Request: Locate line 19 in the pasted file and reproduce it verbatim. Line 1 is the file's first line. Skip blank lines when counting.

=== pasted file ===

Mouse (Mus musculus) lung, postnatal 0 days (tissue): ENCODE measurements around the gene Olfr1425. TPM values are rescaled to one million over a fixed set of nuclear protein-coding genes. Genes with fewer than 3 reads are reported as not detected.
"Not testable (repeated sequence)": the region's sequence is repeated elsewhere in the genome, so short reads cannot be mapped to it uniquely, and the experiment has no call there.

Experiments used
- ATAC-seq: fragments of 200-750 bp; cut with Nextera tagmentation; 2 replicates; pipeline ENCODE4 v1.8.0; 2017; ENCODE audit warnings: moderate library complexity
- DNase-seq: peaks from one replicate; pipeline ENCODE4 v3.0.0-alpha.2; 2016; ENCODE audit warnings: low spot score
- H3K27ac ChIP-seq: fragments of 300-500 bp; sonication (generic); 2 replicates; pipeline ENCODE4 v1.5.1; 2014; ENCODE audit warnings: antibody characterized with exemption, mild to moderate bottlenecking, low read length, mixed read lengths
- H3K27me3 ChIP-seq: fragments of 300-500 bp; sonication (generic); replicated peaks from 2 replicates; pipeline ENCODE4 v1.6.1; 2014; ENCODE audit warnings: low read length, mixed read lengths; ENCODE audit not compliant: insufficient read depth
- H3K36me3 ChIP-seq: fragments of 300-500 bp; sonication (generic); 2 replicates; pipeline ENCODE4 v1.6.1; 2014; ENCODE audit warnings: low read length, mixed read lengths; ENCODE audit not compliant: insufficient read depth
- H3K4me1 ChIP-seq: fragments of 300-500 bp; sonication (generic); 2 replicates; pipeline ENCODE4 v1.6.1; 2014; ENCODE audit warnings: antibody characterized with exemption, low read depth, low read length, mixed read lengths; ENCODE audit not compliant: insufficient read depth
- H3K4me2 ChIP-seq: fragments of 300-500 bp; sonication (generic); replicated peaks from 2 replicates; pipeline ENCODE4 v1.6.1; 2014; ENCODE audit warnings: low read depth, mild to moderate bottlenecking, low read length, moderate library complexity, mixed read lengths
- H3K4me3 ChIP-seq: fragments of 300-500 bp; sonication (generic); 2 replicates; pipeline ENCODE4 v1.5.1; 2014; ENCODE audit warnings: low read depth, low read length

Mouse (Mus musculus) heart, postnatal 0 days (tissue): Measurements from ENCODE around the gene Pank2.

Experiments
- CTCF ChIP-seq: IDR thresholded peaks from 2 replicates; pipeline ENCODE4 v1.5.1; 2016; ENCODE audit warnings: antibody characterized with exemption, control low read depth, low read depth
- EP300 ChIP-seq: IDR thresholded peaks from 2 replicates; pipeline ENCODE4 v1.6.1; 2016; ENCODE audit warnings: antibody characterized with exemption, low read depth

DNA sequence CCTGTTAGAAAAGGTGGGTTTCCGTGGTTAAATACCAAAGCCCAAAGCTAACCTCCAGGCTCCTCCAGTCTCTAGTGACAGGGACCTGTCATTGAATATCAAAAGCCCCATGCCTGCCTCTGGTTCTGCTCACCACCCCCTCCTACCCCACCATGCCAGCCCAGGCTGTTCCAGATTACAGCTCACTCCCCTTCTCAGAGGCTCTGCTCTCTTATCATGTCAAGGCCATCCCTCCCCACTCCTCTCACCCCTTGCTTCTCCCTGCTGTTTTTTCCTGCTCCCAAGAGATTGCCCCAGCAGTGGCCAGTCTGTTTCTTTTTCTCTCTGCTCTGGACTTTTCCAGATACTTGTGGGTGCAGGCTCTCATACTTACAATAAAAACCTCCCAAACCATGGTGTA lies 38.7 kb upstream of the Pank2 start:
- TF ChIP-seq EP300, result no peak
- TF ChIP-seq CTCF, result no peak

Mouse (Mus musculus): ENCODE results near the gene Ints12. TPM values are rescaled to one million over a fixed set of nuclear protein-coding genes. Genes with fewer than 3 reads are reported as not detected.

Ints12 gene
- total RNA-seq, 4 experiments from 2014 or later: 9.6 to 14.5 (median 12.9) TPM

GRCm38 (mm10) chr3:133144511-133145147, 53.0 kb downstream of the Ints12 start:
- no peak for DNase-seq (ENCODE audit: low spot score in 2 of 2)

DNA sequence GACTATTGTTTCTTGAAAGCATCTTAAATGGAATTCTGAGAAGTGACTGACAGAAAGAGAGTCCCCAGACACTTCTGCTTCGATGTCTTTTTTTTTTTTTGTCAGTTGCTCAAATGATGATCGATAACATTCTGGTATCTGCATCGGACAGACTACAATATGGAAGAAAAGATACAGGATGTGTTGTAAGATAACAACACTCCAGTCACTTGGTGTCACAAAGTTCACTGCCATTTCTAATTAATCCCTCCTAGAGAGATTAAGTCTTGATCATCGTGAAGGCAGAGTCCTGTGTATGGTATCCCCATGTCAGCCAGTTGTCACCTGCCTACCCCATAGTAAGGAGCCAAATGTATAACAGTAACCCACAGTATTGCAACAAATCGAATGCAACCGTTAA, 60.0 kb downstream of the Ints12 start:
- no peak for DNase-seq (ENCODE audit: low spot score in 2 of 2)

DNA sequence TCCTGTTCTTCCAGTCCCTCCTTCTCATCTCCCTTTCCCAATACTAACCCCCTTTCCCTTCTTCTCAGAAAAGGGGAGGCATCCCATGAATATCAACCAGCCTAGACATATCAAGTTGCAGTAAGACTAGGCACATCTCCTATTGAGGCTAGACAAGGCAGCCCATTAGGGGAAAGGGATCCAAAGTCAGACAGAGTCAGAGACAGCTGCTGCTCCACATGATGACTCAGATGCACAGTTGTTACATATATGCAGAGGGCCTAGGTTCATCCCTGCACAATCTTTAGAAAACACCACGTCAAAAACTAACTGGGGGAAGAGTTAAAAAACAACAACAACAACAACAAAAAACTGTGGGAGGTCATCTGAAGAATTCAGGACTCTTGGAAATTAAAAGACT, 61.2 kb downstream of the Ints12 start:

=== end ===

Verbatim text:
Mouse (Mus musculus): ENCODE results near the gene Ints12. TPM values are rescaled to one million over a fixed set of nuclear protein-coding genes. Genes with fewer than 3 reads are reported as not detected.